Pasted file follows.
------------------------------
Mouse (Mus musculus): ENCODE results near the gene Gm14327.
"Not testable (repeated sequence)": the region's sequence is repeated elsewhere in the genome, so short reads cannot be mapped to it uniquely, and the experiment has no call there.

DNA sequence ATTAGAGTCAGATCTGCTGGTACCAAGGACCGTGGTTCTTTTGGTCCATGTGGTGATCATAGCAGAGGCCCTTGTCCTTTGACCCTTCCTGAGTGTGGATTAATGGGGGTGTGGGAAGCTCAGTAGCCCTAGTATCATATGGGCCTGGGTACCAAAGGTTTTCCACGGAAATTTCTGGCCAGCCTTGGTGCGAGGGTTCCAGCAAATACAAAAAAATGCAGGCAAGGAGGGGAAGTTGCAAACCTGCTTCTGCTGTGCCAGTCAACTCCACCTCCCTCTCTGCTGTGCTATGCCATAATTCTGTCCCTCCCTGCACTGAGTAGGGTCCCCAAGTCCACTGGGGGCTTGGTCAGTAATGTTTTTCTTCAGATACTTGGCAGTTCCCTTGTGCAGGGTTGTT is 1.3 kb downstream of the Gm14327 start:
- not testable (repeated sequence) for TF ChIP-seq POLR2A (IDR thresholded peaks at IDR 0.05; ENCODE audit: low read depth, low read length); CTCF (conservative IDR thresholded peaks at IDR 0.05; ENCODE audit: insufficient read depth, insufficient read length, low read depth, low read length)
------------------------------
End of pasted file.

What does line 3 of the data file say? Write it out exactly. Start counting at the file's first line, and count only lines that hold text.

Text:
DNA sequence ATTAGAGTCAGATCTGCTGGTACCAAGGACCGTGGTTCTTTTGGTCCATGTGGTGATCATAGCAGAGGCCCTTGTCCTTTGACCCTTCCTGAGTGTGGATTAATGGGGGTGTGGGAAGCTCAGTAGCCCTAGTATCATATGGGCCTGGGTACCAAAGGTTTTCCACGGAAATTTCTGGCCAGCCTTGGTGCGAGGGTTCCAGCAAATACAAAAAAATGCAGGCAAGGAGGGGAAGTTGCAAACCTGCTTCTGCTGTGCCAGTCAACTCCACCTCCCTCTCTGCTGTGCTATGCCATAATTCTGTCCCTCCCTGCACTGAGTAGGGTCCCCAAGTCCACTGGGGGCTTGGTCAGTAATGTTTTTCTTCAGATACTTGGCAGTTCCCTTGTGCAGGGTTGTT is 1.3 kb downstream of the Gm14327 start: